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John Thomas Flynn
John Thomas Flynn
John Thomas Flynn serves as a senior advisor for government programs at MeriTalk. He was the first CIO for the both the State of California and the Commonwealth of Massachusetts, and was president of NASCIO.
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New York-based university chief information security officers (CISOs) broke down a range of cyberattack threats that their schools are facing at the New York State Chief Information Officers (NYSCIO) 2021 Conference on July 14, including how to prepare for attacks from different quarters, and respond to them.

Speaking on the same panel were Christine Whalley, director of information security at Barnard College, Michael Behun, CISO at Binghamton University, and Aldwin Maloto, CISO at the Rochester Institute of Technology (RIT).

As the session program indicated, it’s no secret that higher education has become an appealing target for cyberattacks. This is due to not only security funding challenges, but also because colleges maintain significant and sensitive personal data, financial information on students, faculty, and alumnae, as well as critical research and other confidential information.

According to a recent article in Insider Higher Ed, “A group of cybercriminals is increasingly targeting colleges, schools, and seminaries and attempting to extort them, the FBI’s Cyber Division has warned.” Incidents of ransomware, data breaches, spoofing, and phishing are becoming more sophisticated and prevalent every day, bringing significant disruption to college campuses.

Colleges are all dealing with threats, with varying levels of tools, skills, and playbooks at their disposal, Whalley said, adding, “There is a nagging question that looms in the back of your mind. Do I have what I need to respond to this scenario?”

Whalley admitted that few in her community of university security leaders have all the answers, or have been able to fully implement all security incident response plans necessary for their institutions. “Unfortunately, there’s no single relevant road for us to follow, but there is a common framework that we all need to address to improve our odds against the various actors in fraudulent activities that increasingly attack our institutions,” she said.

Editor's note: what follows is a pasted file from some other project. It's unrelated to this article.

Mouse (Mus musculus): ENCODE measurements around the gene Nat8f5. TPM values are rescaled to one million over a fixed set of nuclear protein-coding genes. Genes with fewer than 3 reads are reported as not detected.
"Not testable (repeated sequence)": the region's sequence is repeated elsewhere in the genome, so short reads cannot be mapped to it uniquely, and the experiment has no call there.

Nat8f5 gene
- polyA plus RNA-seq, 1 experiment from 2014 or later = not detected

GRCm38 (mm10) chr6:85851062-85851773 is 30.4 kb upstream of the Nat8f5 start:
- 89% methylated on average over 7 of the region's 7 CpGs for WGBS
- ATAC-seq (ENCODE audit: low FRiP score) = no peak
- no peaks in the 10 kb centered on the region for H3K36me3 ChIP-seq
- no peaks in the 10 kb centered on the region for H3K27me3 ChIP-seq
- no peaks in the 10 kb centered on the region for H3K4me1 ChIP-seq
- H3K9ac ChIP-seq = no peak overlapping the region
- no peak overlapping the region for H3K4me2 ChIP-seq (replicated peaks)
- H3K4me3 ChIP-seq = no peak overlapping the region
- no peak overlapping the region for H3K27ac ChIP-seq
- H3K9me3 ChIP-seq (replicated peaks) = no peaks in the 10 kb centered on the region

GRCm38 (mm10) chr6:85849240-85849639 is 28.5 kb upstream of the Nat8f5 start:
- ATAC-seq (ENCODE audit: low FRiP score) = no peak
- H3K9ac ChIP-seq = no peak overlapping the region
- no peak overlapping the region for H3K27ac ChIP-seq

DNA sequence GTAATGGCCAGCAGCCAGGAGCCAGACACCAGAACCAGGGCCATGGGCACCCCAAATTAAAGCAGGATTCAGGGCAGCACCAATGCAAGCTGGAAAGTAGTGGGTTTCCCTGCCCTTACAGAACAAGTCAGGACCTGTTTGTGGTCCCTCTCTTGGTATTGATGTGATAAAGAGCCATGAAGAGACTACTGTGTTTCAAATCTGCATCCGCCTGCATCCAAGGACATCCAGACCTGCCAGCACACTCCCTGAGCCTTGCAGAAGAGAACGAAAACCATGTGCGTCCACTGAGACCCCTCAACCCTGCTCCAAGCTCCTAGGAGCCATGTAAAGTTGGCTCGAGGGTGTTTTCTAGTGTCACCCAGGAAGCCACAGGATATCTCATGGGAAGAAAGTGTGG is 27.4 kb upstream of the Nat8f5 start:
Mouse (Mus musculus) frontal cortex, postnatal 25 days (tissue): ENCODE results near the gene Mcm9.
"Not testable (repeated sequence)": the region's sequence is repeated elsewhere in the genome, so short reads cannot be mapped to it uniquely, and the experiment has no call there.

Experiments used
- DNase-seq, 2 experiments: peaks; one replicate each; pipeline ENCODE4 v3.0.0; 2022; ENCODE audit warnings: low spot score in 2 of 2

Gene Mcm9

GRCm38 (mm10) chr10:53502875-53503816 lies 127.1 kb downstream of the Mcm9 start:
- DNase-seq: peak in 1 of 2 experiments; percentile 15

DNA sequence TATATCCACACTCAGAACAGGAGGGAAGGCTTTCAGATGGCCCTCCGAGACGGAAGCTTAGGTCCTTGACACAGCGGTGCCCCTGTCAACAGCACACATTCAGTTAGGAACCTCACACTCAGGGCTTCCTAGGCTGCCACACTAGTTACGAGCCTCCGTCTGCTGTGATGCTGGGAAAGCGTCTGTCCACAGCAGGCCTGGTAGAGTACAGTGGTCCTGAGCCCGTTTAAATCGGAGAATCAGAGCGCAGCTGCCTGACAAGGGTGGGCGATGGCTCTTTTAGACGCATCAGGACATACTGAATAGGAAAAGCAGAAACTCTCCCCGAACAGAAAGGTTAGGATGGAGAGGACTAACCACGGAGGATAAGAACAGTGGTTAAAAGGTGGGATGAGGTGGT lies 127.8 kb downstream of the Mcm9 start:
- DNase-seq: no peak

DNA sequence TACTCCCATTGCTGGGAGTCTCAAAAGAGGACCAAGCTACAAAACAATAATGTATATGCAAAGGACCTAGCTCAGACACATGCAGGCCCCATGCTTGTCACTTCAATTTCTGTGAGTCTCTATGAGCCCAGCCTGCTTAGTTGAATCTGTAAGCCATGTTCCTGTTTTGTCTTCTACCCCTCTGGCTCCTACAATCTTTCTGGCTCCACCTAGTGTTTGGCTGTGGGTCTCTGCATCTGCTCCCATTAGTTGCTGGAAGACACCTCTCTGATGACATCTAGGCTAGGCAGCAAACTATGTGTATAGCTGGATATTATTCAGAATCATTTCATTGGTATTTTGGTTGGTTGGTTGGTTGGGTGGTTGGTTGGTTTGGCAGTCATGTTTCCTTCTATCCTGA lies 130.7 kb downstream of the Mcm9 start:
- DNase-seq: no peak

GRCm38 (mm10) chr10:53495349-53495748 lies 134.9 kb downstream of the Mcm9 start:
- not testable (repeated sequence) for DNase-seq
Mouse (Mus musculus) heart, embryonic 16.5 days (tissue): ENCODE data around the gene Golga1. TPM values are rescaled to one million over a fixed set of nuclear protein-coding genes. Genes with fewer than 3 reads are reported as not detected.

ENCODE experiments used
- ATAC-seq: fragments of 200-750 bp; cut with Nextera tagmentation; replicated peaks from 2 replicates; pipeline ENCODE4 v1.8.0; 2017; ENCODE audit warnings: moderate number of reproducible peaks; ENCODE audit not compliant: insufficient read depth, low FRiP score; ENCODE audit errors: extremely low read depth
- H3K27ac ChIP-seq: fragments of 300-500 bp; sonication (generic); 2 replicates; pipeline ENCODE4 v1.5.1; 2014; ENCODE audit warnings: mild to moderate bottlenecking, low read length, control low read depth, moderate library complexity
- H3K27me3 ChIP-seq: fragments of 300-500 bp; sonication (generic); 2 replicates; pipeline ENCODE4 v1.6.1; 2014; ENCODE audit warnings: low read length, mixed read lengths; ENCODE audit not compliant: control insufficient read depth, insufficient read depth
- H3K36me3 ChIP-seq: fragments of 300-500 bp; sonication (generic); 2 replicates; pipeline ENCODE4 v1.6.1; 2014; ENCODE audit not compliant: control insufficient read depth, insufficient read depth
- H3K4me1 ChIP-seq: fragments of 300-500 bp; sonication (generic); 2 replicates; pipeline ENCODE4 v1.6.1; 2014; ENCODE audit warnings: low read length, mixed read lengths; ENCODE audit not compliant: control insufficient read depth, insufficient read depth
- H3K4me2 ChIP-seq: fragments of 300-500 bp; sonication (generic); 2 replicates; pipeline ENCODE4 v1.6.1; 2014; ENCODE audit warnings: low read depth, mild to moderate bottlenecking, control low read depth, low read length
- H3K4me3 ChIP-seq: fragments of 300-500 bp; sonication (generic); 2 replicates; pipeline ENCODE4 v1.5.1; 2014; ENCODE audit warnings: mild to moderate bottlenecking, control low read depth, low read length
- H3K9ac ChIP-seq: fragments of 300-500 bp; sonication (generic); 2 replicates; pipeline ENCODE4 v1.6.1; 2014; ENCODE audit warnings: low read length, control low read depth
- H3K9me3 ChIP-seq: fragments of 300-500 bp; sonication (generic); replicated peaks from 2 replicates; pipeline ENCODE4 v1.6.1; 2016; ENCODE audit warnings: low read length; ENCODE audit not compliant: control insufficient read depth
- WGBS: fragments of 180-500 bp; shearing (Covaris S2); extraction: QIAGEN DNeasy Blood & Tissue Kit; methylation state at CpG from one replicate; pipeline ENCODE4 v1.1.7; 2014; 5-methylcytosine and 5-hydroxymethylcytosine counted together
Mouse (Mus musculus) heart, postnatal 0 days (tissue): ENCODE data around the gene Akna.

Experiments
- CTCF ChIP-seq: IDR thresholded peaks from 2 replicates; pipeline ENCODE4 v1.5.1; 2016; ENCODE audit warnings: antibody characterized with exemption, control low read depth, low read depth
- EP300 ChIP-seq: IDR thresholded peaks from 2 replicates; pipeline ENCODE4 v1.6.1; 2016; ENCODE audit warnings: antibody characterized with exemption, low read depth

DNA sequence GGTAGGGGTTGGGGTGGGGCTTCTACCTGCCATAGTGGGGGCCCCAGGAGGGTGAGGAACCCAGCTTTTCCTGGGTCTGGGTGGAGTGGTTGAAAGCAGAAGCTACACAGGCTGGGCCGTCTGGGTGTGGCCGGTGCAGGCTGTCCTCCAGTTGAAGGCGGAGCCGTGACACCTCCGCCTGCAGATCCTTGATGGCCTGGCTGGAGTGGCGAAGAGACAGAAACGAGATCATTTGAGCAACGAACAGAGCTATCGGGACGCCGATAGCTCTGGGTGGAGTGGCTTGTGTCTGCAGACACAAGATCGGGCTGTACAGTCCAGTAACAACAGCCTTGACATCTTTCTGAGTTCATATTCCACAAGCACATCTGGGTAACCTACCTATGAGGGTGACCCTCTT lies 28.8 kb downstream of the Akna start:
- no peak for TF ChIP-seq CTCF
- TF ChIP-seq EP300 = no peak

Whalley led the panel’s discussion along lines of the National Institution of Standards and Technology’s (NIST) NIST 861 incident response capability framework because it is organized into four relatively easy-to-understand buckets: preparation, detection, and analysis, containment eradication and recovery, and post-incident activity.

Behun covered the first stage – preparation and explained that this is the stage that everyone wants to do, but often doesn’t have time to devote to the task. Along with that, preparation isn’t a one-time event, but something that must be continuous. “One of the big things is prioritization, and how do you convince institutional leaders to make cybersecurity a priority by granting IT professionals and departments the resources to proactively protect the campus,” he said.

One method Behun recommended to make institutional leaders understand the cost of working proactively is to explain how it costs much less to address something earlier than it is to clean up from an incident later.

In addition to leadership commitment, Behun recommended running through basic scenarios or realistic exercises, starting simple, and putting in controls and procedures.

“Look for any current campus disaster or emergency operation plans that you can dovetail in your incident response preparation,” he said. Then, officials should develop a pre-planned call tree establishing who should be notified based on criteria such as incident severity, impacted systems, and time elapsed.